Who says cats don’t like water?

Just as it’s important to ensure you have safe and available drinking water for your human family members, you need to plan for your furry companions as well.

Water requirements for cats vary depending on diet. Those that eat canned food require less than those that subsist on dry food alone. Generally speaking, cats should drink one cup of water each day. (The more precise formula is equal milliliters of water to kilocalories of food.)

Cats are at risk for dehydration because their ancestors received much of their fluids from the prey that they consumed. As a result, many of our domesticated furry family members never developed the habit of drinking water, placing them at increased risk of dehydration. These risks can be even more serious in dry arid climates, such as desert regions, and for cats with diabetes and kidney problems.

The symptoms of dehydration in cats include: constipation, listlessness, dry mouth, sunken eyes, panting and tachycardia. Pet parents can perform a couple of different tests to see if their cat is dehydrated:

First — Gently grab the skin between the shoulders and release. If it does not quickly retract, the cat may be dehydrated.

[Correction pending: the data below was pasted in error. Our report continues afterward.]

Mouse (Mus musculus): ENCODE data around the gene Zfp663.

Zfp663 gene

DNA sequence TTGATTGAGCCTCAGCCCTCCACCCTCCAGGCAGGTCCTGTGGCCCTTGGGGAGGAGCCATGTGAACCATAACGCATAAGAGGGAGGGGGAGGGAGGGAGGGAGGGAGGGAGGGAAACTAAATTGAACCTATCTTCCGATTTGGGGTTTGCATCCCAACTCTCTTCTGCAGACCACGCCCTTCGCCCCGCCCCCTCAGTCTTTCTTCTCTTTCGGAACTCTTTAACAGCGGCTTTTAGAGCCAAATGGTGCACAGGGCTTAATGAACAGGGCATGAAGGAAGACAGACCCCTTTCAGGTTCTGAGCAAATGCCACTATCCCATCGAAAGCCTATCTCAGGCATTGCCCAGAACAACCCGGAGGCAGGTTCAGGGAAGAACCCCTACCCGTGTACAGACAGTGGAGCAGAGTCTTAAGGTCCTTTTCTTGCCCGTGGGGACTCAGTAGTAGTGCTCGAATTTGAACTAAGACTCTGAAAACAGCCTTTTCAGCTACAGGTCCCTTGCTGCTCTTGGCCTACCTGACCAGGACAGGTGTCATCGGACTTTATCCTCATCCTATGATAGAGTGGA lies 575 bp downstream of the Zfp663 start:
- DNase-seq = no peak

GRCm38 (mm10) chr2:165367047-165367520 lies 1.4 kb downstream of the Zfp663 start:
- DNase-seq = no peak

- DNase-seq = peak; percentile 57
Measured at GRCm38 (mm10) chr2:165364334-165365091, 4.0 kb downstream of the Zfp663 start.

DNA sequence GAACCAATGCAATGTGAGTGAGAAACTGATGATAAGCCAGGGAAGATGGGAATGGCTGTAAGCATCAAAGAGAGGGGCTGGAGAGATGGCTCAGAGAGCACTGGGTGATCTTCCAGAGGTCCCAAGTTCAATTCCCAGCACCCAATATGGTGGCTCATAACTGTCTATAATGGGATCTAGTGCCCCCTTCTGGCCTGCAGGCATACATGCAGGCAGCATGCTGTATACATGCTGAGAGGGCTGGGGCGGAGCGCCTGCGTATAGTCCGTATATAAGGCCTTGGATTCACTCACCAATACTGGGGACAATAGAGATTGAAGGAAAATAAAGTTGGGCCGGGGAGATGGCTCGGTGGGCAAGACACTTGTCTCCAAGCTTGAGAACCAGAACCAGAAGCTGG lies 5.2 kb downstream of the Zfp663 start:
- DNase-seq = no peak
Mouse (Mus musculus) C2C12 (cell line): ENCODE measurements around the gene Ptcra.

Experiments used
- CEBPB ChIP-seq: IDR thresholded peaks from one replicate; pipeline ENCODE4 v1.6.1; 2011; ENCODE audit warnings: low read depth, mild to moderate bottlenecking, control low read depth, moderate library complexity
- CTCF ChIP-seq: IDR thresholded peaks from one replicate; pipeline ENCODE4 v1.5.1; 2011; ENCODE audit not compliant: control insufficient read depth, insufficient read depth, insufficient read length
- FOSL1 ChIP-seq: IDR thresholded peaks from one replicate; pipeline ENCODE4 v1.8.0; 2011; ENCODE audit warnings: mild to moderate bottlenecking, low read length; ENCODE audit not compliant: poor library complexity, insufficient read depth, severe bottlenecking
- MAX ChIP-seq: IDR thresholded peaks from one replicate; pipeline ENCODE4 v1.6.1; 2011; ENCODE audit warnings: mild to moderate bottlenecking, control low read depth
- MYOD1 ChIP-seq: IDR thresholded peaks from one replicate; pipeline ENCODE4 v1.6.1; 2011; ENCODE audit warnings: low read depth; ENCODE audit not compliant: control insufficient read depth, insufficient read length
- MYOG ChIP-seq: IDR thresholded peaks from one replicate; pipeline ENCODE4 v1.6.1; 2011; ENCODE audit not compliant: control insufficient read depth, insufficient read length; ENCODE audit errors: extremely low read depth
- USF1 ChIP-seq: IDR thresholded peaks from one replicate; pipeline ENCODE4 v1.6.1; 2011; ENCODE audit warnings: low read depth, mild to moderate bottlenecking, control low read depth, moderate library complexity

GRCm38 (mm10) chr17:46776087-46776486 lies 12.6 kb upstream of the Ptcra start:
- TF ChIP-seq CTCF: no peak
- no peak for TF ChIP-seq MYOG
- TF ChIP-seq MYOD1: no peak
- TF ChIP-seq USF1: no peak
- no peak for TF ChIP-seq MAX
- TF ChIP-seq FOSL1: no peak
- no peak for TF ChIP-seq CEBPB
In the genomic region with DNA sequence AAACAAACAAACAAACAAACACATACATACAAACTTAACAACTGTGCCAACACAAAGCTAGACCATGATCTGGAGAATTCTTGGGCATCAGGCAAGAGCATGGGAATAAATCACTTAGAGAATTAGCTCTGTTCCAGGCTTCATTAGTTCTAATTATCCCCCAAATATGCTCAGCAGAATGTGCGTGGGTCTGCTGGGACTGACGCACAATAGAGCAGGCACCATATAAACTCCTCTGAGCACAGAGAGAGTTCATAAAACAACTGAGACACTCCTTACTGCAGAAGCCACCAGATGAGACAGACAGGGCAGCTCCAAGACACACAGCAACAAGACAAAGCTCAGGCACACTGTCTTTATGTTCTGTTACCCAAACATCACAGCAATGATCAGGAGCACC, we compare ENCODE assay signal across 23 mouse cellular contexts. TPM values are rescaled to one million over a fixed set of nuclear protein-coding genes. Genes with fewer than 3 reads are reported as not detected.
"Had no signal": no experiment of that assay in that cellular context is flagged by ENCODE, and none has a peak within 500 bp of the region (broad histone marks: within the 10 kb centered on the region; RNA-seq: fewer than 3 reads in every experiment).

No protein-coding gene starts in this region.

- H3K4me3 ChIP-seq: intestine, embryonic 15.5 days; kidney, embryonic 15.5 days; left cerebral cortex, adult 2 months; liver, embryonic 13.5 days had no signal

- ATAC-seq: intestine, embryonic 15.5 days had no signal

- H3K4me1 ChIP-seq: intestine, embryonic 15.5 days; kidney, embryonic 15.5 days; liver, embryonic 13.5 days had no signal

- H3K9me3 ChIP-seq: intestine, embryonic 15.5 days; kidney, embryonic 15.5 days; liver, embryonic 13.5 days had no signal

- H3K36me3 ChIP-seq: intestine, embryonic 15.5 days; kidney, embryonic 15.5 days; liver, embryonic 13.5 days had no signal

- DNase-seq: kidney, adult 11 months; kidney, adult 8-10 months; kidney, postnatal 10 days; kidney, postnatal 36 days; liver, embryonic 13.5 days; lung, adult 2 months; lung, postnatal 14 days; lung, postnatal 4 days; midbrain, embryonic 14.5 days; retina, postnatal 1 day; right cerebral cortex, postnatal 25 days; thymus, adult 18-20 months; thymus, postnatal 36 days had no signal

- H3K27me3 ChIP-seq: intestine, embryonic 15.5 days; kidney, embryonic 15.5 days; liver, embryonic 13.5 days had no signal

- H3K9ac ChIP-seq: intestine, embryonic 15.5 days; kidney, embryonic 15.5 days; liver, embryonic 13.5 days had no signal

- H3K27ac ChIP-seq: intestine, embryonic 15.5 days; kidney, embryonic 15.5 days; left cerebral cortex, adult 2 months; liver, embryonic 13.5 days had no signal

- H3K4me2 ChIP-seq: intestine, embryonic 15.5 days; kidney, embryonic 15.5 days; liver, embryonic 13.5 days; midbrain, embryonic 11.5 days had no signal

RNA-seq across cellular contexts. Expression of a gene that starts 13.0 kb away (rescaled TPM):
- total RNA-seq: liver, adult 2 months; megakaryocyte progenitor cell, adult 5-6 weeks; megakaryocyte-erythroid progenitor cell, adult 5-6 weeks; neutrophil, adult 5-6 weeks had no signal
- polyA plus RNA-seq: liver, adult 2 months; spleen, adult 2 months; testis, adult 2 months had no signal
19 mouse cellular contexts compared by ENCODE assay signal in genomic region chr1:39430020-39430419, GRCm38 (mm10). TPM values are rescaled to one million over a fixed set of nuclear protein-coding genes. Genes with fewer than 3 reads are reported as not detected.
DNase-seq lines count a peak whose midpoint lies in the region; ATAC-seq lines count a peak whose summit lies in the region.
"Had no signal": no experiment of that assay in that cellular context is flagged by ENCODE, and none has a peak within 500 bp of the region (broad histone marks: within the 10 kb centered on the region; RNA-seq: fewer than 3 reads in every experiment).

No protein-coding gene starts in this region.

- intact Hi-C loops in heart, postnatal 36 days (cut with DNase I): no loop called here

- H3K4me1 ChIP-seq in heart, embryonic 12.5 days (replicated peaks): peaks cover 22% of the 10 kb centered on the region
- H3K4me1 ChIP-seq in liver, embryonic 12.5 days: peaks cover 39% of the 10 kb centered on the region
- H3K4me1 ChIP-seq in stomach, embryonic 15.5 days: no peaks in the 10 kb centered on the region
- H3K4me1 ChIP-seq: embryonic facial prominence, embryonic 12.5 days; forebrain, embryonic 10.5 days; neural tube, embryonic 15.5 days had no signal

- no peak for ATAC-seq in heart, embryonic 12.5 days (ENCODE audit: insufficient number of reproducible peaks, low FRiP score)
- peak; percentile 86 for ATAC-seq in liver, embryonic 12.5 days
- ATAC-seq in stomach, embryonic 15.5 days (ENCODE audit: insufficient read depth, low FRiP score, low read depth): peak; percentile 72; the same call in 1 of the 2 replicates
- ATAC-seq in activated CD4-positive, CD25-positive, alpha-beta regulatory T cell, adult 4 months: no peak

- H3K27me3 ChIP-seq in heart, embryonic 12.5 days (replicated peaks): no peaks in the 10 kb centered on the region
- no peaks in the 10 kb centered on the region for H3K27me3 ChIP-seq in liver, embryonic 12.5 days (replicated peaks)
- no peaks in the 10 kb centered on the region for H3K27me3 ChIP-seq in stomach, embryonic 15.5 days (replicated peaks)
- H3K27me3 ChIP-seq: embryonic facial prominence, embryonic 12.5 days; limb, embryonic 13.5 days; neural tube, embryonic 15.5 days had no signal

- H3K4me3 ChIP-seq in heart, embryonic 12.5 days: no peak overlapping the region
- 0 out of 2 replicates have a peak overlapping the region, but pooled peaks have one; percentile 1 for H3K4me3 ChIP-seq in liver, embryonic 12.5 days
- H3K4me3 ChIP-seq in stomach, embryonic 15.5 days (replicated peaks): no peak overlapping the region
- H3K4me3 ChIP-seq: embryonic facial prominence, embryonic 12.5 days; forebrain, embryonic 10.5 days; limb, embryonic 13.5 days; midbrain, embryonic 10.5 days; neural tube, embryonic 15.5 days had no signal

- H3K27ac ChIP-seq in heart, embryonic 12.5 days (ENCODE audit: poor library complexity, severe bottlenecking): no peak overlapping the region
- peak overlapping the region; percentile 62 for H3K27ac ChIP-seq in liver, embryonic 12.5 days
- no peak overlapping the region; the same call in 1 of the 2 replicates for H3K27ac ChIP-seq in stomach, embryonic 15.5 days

Second — Gently press a finger on the cat’s gum line. If the color does not turn from white to pink after two seconds, then your furry family member is likely dehydrated.

If you suspect that your cat is dehydrated, take him or her to the veterinarian immediately. Subcutaneous fluids can be administered to restore fluid and electrolyte balance, and a thorough examination can be performed to ensure that there are no underlying health issues.

What can you do to increase your fur-person’s water intake? Ensure that there are water bowls for each cat in your home. The bowls should be washed daily to remove bacteria and odors, and refilled with cool, clean water. The type of bowl is also important. Plastic bowls should be avoided as over time they absorb odors which may not be discernible to humans, but are repellent to cats that have a tremendous sense of smell. Bowls should also be wide enough that cats can drink out of them without their whiskers touching the sides, as this provides a sensation that most wish to avoid. You might also consider waterfall dishes that have large capacity and keep the water fresh through constant movement.

Remember that when you are assembling 72-hour preparedness kits for your family, to include items for your furry family as well: bowls, food, water, toys, blankets, carriers and medication.These simple, easy tips can keep your furry “kids” safe, happy and healthy. Please look for future articles that focus on caring for your pets.

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